Contesting a Will & Deceased Estate Litigation
It is feature of modern life that disputes about wills and deceased estates are occurring more frequently. Contested will disputes are often complex and stressful for the parties not only because they raise issues of relationships between family members and the deceased. Broadly speaking people who contest wills & estates are claimants seeking a greater share of the property of the deceased which lawyers call deceased's estate.
People who have been left out of a will, or feel that they should have received a greater share of the deceased's estate may bring an claim against the estate of the deceased pursuant to the Succession Act (NSW) (other states in Australia have similar legislation) if they can establish they are an eligible person. This is a threshold matter that must be established before a claim will be considered by the Court.
People who are eligible persons under the Family Provision Act include spouses, including de facto spouses, former spouses, children, in certain circumstances stepchildren & grandchildren and other people who were members of the deceased's household and dependant or partially dependant on the deceased (e.g. live-in housekeepers and carers). People seeking their inheritance or claiming their inheritance often rely on the remedies provided by this Act rather than seeking to challenge the will on other grounds such as undue influence or lack of testamentary capacity.
The Executors and Trustees are bound by law to defend the last will and testament of the deceased, distribute the deceased's property in accordance with the last will and carry out the estate administration. This means that they are named as the defendants to an action against the estate and often they can not settle or compromise a claim until there has been evidence served from the claimant which the estate's lawyers can advise should be agreed to in whole or in part having regard to the estate assets and liabilities, cost to the estate of defending the action and the consequent reduction of assets available to other beneficiaries and the likelihood of success of the claim and the evidence that could be mustered to refute the claim.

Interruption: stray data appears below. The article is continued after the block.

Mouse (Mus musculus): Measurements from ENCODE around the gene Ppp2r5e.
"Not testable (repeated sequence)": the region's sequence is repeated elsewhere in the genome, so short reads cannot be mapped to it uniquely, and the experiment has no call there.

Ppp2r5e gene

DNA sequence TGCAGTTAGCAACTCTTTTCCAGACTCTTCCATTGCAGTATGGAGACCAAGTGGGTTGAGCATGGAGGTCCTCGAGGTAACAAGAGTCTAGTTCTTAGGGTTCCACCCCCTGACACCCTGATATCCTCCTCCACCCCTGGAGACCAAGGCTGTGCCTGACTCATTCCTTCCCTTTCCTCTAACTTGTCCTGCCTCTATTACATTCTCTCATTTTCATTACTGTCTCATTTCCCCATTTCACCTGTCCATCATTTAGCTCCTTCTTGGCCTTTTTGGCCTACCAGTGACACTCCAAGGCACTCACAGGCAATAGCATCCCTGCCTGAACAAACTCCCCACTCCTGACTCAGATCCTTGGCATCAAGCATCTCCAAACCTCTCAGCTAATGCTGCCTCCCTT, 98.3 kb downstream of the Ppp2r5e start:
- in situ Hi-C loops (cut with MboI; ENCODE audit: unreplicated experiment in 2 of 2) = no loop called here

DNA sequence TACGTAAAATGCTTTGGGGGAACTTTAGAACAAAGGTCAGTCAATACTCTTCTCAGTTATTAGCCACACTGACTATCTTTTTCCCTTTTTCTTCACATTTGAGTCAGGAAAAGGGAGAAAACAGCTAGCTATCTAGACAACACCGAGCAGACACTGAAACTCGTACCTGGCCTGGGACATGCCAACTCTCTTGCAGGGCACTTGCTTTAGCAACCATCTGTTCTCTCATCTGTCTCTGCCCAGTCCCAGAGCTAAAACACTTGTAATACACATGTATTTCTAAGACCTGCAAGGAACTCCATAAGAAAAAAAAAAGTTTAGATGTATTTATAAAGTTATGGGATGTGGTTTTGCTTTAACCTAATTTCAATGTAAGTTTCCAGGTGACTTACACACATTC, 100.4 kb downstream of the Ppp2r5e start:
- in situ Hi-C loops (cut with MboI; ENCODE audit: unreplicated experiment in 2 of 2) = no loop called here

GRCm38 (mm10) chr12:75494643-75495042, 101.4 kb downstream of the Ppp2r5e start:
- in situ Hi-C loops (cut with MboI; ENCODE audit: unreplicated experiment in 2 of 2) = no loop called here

This is why experienced will dispute lawyers should be retained by claimants and defendants. A Probate lawyer will not necessarily be an experienced wills dispute lawyer familiar with the litigation and court room contest that is required in contested will and estates litigation.
The time for making a claim under the Succession Act is 12 months from the date of death, however it is prudent to seek advice from a solicitor about the will as soon as possible as assets can be distributed quickly in the absence of notice of a contested dispute and may be lost forever. It is our experience that once an Executor is on notice that a claim is being made and that Supreme Court proceedings have been issued the estate property (and any "missing property") is identified, returned and secured by the estate's lawyers and is available to a claimant who is pursuing their inheritance rights or seeking further provision from the disputed will.
The golden rule of thumb for claimants in the Succession Act cases is to be able to establish to the Court that proper and adequate provision has not been made for them by the deceased. Although all cases turn on their facts and the factual matrix and competing needs of each situation is different and different outcomes result if a claimant can establish that they are an eligible person, and the deceased has not made proper and adequate provision for them the Court can make an award in their favour based on their needs, taking into account their financial position, for their maintenance, education or advancement in life. If a claimant is successful the usual costs order is that their legal costs including barristers fees are paid from the Estate.